Weird. Wouldn't expect that a car would be Windows based, but... well. That's pretty compelling evidence.
posted by Brockles at 9:48 AM on November 18, 2018 [4 favorites]


The system brockles is describing is called "rolling radius" indirect pressure detection and is pretty much outdated. It simply compares the wheel speed of all four wheels and detects when one is spinning more rapidly than the other three. It has the drawback of being unable to detect when all four tires are low because is only compares the tires to each other.

The newer indirect pressure detection systems are much more sophisticated. They use what is called "resonant frequency" analysis to determine pressure. This is becoming more prevalent on newer cars and replacing the older direct pressure sensors embedded in the tire stems. These direct pressure sensors are expensive, and prone to failure and radio frequency interference.

The resonant frequency systems use the wheel speed sensors that are already present for the automatic braking system (ABS) so require no new hardware. All they add is some fancy software and software is free, eh?

This is how the resonant frequency systems work. The ABS wheel speed sensors consist of a toothed wheel on the axle that typically has 40 to 45 teeth. A magnetic sensor detects the passage of each tooth as the wheel turns and generates a pulse, allowing a computer to calculate the speed of rotation of the wheel.

There is a torsional vibration associated with the turning of the wheel because the wheel and axle are solid steel but the tire is flexible rubber. There is a minute rotational vibration as the solid wheel tugs the flexible rubber tire around and the tire stretches and snaps back in a twisting motion as it rotates.

This resonant frequency changes as the pressure in the tire changes, shifting up by one or two Hz as pressure increases and the tire becomes stiffer, and shifting down by one or two Hz as pressure decreases and the tire becomes less stiff. You can think of it as the tone change when you tune a guitar string.

The computer analyzes the readings it gets from the wheel speed sensor and detects this twisting vibration as small changes in the frequency of the wheel sensor pulses as the teeth rotate around. The computer performs a Fourier analysis of thousands of samples and extracts the resonant frequency of each tire.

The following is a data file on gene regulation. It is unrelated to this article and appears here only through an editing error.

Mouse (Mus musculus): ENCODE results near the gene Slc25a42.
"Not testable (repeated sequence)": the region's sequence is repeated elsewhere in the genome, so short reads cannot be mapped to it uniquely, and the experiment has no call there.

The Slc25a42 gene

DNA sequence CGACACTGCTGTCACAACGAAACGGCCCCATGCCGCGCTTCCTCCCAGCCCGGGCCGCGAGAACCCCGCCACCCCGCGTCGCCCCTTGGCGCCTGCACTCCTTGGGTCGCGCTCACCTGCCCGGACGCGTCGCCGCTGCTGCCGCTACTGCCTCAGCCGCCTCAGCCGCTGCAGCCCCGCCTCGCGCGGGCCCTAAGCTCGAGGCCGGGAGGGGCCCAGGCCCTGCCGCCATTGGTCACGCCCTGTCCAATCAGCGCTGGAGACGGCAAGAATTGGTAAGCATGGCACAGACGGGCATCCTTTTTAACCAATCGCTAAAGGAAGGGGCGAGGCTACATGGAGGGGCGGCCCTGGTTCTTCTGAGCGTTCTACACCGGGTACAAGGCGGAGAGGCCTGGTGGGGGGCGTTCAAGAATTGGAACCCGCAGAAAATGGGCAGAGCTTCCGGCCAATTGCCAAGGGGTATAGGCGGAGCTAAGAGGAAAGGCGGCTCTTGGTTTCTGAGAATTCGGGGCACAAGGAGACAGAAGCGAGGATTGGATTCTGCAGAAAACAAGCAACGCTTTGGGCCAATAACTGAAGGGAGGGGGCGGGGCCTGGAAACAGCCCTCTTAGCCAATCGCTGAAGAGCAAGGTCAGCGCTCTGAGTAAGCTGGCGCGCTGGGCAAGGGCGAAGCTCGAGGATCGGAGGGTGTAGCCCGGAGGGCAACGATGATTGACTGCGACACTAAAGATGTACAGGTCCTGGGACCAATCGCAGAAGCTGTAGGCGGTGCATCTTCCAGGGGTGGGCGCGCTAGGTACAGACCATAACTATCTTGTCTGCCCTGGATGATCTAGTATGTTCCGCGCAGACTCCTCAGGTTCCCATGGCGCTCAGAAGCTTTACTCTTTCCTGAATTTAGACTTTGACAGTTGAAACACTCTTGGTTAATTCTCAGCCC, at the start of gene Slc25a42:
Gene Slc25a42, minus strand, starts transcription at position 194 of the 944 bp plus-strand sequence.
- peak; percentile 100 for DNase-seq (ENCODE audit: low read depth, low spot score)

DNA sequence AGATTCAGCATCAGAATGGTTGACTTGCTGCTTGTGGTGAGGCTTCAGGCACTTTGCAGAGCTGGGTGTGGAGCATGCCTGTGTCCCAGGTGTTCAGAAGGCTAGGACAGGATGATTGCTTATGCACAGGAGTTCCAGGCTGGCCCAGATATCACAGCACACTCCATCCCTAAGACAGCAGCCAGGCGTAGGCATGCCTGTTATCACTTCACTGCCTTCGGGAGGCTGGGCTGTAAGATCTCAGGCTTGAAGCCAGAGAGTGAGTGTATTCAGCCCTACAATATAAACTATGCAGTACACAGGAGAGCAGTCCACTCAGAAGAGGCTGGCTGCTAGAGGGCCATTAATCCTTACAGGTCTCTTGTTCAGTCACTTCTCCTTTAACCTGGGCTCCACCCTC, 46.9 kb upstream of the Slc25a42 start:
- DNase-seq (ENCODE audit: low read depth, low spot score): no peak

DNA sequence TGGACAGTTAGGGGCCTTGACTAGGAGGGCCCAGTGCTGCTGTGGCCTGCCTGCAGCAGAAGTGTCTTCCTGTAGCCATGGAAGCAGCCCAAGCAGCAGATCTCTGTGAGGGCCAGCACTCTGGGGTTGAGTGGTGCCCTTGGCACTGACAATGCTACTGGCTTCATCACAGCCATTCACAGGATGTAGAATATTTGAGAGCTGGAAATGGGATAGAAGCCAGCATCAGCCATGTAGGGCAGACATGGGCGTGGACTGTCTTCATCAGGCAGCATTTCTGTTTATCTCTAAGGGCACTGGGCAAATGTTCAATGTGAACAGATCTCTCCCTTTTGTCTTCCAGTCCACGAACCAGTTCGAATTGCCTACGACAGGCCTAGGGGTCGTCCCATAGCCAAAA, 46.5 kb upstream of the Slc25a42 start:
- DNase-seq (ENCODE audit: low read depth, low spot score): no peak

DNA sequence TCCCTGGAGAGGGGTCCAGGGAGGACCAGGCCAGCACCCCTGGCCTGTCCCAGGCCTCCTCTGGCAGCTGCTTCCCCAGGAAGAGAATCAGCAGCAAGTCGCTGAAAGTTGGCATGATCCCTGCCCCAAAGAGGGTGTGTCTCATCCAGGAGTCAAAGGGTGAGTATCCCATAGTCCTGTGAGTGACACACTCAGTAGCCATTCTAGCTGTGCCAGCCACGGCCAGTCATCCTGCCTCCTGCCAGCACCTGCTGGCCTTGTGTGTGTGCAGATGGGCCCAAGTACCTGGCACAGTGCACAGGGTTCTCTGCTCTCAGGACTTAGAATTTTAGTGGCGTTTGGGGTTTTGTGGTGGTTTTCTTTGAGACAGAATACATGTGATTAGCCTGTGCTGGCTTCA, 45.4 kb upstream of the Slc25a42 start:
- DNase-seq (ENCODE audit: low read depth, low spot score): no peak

After you carefully adjust the proper air pressure in your tires, it takes 30 to 60 minutes of driving to train the system to recognize and record the normal resonate "tone" of each tire with proper pressure. It takes thousands of samples and lots of number crunching math to do this, called Fourier analysis. That is what is happening as you are driving around watching the progress bar. It is measuring the resonant frequency "tone". Thereafter, the system looks for a deviation in the resonant "tone" to detect low pressure.

According to the Federal Motor Vehicle Safety Standards, the tire pressure monitoring system must detect within 10 minutes when the tire pressure is 25% below normal.

I expect many manufacturers to move toward this newer resonant frequency indirect monitoring in the future because it is less expensive and less prone to failure. One drawback is that it doesn't work as well on very low profile tires. Because of their stiffness, the torsional resonant frequency is much higher and lower magnitude. So low profile tires will likely stick to the traditional direct pressure sensors embedded in the tire valves.
posted by JackFlash at 12:31 PM on November 18, 2018 [7 favorites]


Are there any sources where the math is documented? I would like to read about exactly what is happening. (Or maybe it's all patented and internal to manufacturers.)
posted by vogon_poet at 9:27 PM on November 19, 2018


What year and make is your car? Is it on this list: http://www.tirereview.com/indirect-tpms-imports/
posted by Brockles at 9:37 PM on November 19, 2018


Are there any sources where the math is documented?

Each manufacturer has their own proprietary algorithms and there are a lot of patents involved if you search for "resonant frequency TPMS". Audi, for example, combines the rolling radius method and the newer resonant frequency method together. Others are combining inputs from the electronic stability control accelerometers with resonant frequency.

Here is one example article that shows the mathematical foundations of TPMS resonant frequency analysis. It probably won't mean a lot to you unless you understand the basics of Fourier spectral analysis and digital filtering. But it has a few graphs showing the resonant frequency shift as tire pressure changes.

http://users.isy.liu.se/rt/fredrik/reports/02reglermotetpi.pdf

The important thing to keep in mind is that they are measuring the torsional vibration of the tire belt around the solid wheel. The belt/tread of the tire oscillates clockwise and counter-clockwise back and forth around the steel wheel, like the balance wheel in a watch, due to the flex of the sidewalls at a resonant frequency typically around 40 Hz. This vibration is transmitted to the wheel and picked up by the speed sensors on the wheel axles. The pitch/frequency of the oscillation changes very slightly, a couple of Hz, as tire stiffness changes with air pressure.
posted by JackFlash at 8:03 AM on November 20, 2018


The linked article was very good. I don't know that much about time series analysis but I was able to get the basic ideas (they're assuming some functional form generates the data, and just fitting the MLE, working in the frequency domain). This is exactly what I had hoped for when I asked this question!
posted by vogon_poet at 11:47 AM on November 30, 2018